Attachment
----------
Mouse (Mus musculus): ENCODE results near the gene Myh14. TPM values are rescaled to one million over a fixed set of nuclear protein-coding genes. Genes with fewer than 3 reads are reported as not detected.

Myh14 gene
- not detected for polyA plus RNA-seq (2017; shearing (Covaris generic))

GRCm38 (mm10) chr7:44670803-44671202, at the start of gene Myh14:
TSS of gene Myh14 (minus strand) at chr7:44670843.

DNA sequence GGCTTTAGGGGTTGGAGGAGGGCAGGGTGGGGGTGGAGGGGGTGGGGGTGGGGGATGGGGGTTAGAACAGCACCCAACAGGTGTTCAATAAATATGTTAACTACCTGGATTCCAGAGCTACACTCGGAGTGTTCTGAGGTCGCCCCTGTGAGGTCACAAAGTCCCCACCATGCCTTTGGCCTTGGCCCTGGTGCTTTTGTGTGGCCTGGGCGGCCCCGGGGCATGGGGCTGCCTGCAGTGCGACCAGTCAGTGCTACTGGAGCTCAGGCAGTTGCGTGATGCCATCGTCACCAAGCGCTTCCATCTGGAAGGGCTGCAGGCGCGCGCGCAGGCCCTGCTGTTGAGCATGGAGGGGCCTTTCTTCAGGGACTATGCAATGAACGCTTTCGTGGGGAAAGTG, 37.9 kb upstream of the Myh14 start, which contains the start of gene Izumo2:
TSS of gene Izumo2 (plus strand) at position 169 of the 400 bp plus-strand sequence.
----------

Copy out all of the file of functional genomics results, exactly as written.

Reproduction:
Mouse (Mus musculus): ENCODE results near the gene Myh14. TPM values are rescaled to one million over a fixed set of nuclear protein-coding genes. Genes with fewer than 3 reads are reported as not detected.

Myh14 gene
- not detected for polyA plus RNA-seq (2017; shearing (Covaris generic))

GRCm38 (mm10) chr7:44670803-44671202, at the start of gene Myh14:
TSS of gene Myh14 (minus strand) at chr7:44670843.

DNA sequence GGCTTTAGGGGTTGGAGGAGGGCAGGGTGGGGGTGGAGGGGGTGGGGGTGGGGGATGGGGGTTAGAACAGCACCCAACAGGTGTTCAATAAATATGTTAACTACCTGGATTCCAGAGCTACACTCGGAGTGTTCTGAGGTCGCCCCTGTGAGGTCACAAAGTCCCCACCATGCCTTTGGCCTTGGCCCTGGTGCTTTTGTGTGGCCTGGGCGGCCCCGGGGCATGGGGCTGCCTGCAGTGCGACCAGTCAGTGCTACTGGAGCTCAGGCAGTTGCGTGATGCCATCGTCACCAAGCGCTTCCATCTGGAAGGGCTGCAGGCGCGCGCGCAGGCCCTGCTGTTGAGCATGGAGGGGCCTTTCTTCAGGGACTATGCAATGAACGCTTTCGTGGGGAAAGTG, 37.9 kb upstream of the Myh14 start, which contains the start of gene Izumo2:
TSS of gene Izumo2 (plus strand) at position 169 of the 400 bp plus-strand sequence.